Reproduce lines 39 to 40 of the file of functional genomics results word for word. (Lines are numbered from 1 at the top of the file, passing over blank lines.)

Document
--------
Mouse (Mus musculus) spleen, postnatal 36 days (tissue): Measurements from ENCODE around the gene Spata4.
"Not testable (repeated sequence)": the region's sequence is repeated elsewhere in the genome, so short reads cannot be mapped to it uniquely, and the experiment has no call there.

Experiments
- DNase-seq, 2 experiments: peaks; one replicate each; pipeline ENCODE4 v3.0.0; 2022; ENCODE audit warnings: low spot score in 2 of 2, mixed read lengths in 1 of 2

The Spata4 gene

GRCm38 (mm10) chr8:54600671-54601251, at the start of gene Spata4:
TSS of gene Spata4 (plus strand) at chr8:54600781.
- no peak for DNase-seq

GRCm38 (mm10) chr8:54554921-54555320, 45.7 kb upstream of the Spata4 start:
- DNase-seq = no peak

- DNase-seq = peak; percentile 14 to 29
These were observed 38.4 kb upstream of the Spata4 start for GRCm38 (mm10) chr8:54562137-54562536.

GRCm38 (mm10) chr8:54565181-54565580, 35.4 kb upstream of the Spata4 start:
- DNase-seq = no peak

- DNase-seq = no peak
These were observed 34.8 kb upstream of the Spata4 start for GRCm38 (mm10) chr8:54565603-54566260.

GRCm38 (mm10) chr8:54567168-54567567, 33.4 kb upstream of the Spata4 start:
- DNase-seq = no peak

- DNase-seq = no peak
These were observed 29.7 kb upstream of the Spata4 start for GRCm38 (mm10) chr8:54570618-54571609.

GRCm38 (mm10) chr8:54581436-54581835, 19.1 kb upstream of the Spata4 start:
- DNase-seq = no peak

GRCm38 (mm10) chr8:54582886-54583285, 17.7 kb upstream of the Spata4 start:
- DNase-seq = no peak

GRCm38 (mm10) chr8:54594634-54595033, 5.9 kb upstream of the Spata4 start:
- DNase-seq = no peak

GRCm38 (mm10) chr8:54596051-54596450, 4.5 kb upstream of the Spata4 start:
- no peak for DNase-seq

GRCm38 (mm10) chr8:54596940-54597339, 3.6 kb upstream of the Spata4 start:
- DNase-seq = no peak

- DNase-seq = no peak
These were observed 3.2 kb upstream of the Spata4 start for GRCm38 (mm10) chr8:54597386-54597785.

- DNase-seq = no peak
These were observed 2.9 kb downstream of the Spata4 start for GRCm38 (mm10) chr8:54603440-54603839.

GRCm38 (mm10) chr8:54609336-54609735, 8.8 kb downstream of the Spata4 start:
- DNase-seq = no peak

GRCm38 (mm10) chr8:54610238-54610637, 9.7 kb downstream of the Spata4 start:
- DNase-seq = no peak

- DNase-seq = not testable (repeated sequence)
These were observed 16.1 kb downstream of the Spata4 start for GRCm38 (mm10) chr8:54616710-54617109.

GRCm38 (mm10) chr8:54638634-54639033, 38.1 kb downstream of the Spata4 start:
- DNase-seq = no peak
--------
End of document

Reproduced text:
- DNase-seq = not testable (repeated sequence)
These were observed 16.1 kb downstream of the Spata4 start for GRCm38 (mm10) chr8:54616710-54617109.